Gross Domestic Product, 3rd Quarter 2021 (Advance Estimate) is scheduled for release by the Bureau of Economic Analysis on Thursday, October 28, 2021, at 8:30 AM Eastern Time.
We Are Likely to See Limited Growth This Quarter, As Supply Chain Problems Hampered Production
The strong growth we saw in the first two quarters is likely to slow sharply in the third quarter. Consumption has been constrained as many items, most notably cars, have been in short supply due to supply chain problems. The spread of the delta variant has likely also played a role, but more by discouraging people from working than directly limiting economic activity. The healthy growth in sectors that are most sensitive to the spread of the pandemic, such as restaurants and entertainment, indicates that people are returning to pre-pandemic spending patterns in spite of the spread of the pandemic.
Consumption Growth Is Likely to Slow Sharply
Most of the falloff in GDP in the pandemic was due to reduced consumption, primarily in services. Therefore, it is not surprising that a rebound in consumption led the recovery. In the last two quarters, consumption grew at a double-digit annual rate. Consumption growth will be far more modest in the third quarter. This is partly because people who bought big ticket items like cars or appliances will not be buying them again, partly due to supply chain issues that have slowed delivery, and partly due to fact that people didn’t get any pandemic checks in the quarter.
Saving Rate Remains Above Pre-Pandemic Levels
Inflation hawks like Larry Summers argued that people would be spending down the savings they had accumulated during the period where large sectors of the economy were shut down, and they were getting the pandemic checks from the government. That would imply that the saving rate would be unusually low at present, as people spent from the wealth they recently accumulated. That does not appear to be happening, or at least not yet. The saving rate is still well above the 7.5 percent average for the last three years.
The saving rate averaged 9.8 percent in the first two months of the quarter. If the saving rate remains high, it creates a gap in demand that needs to be filled from other sources. Increased investment, as well as government spending, are the obvious candidates.
Rising Trade Deficit
In spite of the difficulties with unloading ships at our ports, the trade deficit has risen sharply since the pandemic began, increasing from 2.8 percent of GDP in 2019 to 3.9 percent in the second quarter. It may increase still further in the current quarter. However, the rise in the trade deficit, like the increase in the saving rate, also creates a gap in demand in the economy. In terms of creating space for other spending, a rise in the trade deficit equal to 1.0 percentage point of GDP would be equivalent to a tax increase of more than $250 billion in 2022 and more than $3 trillion over the next decade.
Inventories Will be Less of a Drag in the Third Quarter
A decline in inventories has been a major drag on growth in the last two quarters. The slower rate of accumulation knocked 2.6 percentage points off growth in the first quarter and 1.3 percentage points in the second quarter. While the supply chain problems have likely led to a further decline in inventories in the third quarter, the drag on growth is likely to be less just because the decline was so large in the second quarter. In constant dollars, inventories fell at a $169 billion annual rate in the second quarter. It is unlikely that the rate of decline will be much higher in the third quarter and may actually be somewhat slower, meaning that inventories could be a positive factor for growth.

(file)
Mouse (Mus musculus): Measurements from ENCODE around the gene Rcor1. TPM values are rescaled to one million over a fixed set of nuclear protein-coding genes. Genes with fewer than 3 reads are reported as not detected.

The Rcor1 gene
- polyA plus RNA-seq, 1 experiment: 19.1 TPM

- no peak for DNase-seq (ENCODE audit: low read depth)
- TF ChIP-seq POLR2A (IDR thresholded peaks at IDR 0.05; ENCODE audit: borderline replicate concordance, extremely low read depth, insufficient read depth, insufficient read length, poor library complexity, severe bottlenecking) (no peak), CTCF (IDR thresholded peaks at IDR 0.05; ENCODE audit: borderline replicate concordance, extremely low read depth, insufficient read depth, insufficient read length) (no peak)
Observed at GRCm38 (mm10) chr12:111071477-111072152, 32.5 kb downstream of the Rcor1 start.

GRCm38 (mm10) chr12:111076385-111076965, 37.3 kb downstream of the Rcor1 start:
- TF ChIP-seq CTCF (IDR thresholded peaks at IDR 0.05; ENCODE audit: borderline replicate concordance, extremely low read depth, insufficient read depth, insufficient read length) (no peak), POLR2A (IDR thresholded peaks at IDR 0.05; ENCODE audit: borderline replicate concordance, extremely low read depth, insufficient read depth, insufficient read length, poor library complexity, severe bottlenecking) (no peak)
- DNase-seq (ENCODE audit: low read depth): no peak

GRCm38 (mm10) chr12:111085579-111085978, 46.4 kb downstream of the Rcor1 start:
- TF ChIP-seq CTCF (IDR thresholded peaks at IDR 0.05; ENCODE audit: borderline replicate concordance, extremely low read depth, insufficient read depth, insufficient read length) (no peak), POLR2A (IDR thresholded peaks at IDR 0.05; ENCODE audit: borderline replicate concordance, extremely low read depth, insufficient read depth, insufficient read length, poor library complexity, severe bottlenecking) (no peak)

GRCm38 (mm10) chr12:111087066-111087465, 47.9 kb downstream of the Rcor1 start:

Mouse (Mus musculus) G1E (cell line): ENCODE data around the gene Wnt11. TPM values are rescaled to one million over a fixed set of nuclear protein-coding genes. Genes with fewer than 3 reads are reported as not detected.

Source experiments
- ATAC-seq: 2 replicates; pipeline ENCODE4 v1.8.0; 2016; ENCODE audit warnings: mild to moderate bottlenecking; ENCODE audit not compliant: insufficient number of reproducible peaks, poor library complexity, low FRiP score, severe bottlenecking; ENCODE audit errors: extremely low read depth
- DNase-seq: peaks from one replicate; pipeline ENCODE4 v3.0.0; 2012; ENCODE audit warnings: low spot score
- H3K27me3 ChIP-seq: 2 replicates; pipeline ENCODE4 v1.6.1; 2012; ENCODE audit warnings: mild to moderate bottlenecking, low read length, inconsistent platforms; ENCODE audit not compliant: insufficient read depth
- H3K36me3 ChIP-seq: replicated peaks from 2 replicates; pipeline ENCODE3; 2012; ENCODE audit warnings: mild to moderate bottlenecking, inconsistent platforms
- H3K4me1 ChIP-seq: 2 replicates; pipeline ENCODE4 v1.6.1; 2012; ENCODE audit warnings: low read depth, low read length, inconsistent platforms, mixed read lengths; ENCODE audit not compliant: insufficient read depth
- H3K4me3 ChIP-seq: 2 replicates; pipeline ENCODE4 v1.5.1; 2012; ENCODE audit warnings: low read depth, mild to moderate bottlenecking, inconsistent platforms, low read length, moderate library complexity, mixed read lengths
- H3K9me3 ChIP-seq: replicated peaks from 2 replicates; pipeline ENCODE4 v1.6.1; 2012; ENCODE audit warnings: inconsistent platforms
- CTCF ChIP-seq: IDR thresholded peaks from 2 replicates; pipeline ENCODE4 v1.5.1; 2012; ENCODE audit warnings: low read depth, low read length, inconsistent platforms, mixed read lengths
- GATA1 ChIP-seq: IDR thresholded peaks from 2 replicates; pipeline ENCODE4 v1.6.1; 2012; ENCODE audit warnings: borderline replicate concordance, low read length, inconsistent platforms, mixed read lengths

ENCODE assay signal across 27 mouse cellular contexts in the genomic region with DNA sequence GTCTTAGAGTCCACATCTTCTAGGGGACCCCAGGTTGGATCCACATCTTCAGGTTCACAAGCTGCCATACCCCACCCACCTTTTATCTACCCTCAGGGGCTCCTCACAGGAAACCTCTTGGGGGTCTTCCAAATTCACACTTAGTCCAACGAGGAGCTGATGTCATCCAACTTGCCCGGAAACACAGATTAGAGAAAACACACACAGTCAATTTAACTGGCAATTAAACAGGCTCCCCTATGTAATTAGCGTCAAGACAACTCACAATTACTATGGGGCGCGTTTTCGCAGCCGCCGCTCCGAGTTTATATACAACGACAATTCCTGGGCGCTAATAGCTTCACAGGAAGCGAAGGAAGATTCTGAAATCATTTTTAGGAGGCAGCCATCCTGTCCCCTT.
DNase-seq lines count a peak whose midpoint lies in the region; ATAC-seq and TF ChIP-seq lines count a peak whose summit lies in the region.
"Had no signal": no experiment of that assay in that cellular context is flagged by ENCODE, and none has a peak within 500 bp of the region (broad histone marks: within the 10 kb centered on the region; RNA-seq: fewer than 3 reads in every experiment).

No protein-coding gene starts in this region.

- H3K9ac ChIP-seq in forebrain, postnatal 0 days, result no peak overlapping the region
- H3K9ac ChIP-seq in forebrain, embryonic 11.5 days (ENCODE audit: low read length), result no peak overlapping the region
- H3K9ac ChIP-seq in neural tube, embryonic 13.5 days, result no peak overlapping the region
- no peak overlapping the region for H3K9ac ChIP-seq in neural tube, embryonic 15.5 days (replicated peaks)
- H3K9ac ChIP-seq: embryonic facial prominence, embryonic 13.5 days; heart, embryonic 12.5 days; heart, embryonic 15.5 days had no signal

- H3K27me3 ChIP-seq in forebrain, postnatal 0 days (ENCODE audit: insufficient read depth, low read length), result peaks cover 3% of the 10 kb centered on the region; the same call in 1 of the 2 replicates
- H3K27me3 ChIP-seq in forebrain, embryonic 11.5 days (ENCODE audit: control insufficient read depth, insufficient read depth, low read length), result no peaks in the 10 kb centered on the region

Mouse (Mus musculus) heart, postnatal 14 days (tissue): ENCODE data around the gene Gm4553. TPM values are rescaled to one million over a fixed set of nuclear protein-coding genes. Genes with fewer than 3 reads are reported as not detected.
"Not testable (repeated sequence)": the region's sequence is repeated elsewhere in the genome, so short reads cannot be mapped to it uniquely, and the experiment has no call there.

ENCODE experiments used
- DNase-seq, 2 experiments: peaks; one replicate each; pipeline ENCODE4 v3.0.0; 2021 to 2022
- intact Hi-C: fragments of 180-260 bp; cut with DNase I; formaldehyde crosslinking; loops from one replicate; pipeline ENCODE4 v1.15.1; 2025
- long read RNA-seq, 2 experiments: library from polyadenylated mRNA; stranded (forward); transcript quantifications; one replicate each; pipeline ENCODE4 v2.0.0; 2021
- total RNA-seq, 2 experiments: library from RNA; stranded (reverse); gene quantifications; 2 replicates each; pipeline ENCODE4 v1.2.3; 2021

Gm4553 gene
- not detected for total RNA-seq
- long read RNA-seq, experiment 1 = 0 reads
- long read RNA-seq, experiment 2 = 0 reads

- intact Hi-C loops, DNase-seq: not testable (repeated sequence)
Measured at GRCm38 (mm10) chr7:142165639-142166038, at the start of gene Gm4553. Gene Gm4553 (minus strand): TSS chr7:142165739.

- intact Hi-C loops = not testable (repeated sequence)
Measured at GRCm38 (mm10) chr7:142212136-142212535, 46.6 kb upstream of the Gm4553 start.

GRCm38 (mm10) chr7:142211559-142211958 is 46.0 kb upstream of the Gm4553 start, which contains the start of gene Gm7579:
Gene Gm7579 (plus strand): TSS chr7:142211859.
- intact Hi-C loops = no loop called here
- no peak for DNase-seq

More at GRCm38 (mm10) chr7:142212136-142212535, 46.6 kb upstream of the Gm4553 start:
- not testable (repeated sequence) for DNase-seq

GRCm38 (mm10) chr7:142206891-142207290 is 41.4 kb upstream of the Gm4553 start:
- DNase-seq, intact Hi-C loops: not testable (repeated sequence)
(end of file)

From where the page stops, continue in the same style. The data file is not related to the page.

Housing construction soared last year in response to lower interest rates and people’s decision to move away from high-priced metropolitan areas. It slowed some in the second quarter, but was still more than 15 percent higher than in the fourth quarter of 2019. Housing will likely show little change in the third quarter, partly because of material shortages. Current construction rates should help to alleviate pressure on the market if they can be sustained.
Investment has remained strong throughout the pandemic. While investment in structures has lagged due to less demand for office and retail space, equipment investment was 6.1 percent above its level in the fourth quarter of 2019, and investment in intellectual products was 9.5 percent higher. We will likely see this pattern continue in the third quarter. Strong investment should help to boost productivity in the years ahead.
Productivity and Inflation
The uptick in productivity growth since the pandemic began has not gotten the attention it deserves. GDP was almost 1.0 percent higher in the second quarter of the year than in the fourth quarter of 2019, even though hours worked were 3.5 percent lower. This rate of productivity growth may not be sustained, but if any part of the pickup continues, it will go far towards offsetting inflationary pressures.
The shipping backlogs in the supply chain are likely to dwindle after we get through the holiday season, which should then place considerable downward pressure on the prices of a wide range of items. If that proves to be the case, concerns over inflation will be short-lived.
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